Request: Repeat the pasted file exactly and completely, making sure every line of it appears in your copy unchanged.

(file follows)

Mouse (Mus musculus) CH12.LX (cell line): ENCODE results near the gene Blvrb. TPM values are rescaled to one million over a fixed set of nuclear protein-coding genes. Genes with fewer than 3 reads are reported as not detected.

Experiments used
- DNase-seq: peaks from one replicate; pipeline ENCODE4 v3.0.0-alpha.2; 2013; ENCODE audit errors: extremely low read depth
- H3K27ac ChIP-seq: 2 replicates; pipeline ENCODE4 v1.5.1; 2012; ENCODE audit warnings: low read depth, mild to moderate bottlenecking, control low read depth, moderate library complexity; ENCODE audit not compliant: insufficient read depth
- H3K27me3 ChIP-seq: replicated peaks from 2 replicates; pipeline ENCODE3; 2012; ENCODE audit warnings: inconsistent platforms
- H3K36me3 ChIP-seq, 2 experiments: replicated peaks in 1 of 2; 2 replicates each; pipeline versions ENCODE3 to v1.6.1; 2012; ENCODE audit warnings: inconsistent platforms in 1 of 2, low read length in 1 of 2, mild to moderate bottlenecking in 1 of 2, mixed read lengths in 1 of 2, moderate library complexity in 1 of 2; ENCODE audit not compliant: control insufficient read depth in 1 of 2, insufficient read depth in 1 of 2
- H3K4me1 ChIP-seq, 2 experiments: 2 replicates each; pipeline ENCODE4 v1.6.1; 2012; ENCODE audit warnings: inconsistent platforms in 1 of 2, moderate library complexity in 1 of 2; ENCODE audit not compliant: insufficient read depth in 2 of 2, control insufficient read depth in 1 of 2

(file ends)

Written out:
Mouse (Mus musculus) CH12.LX (cell line): ENCODE results near the gene Blvrb. TPM values are rescaled to one million over a fixed set of nuclear protein-coding genes. Genes with fewer than 3 reads are reported as not detected.

Experiments used
- DNase-seq: peaks from one replicate; pipeline ENCODE4 v3.0.0-alpha.2; 2013; ENCODE audit errors: extremely low read depth
- H3K27ac ChIP-seq: 2 replicates; pipeline ENCODE4 v1.5.1; 2012; ENCODE audit warnings: low read depth, mild to moderate bottlenecking, control low read depth, moderate library complexity; ENCODE audit not compliant: insufficient read depth
- H3K27me3 ChIP-seq: replicated peaks from 2 replicates; pipeline ENCODE3; 2012; ENCODE audit warnings: inconsistent platforms
- H3K36me3 ChIP-seq, 2 experiments: replicated peaks in 1 of 2; 2 replicates each; pipeline versions ENCODE3 to v1.6.1; 2012; ENCODE audit warnings: inconsistent platforms in 1 of 2, low read length in 1 of 2, mild to moderate bottlenecking in 1 of 2, mixed read lengths in 1 of 2, moderate library complexity in 1 of 2; ENCODE audit not compliant: control insufficient read depth in 1 of 2, insufficient read depth in 1 of 2
- H3K4me1 ChIP-seq, 2 experiments: 2 replicates each; pipeline ENCODE4 v1.6.1; 2012; ENCODE audit warnings: inconsistent platforms in 1 of 2, moderate library complexity in 1 of 2; ENCODE audit not compliant: insufficient read depth in 2 of 2, control insufficient read depth in 1 of 2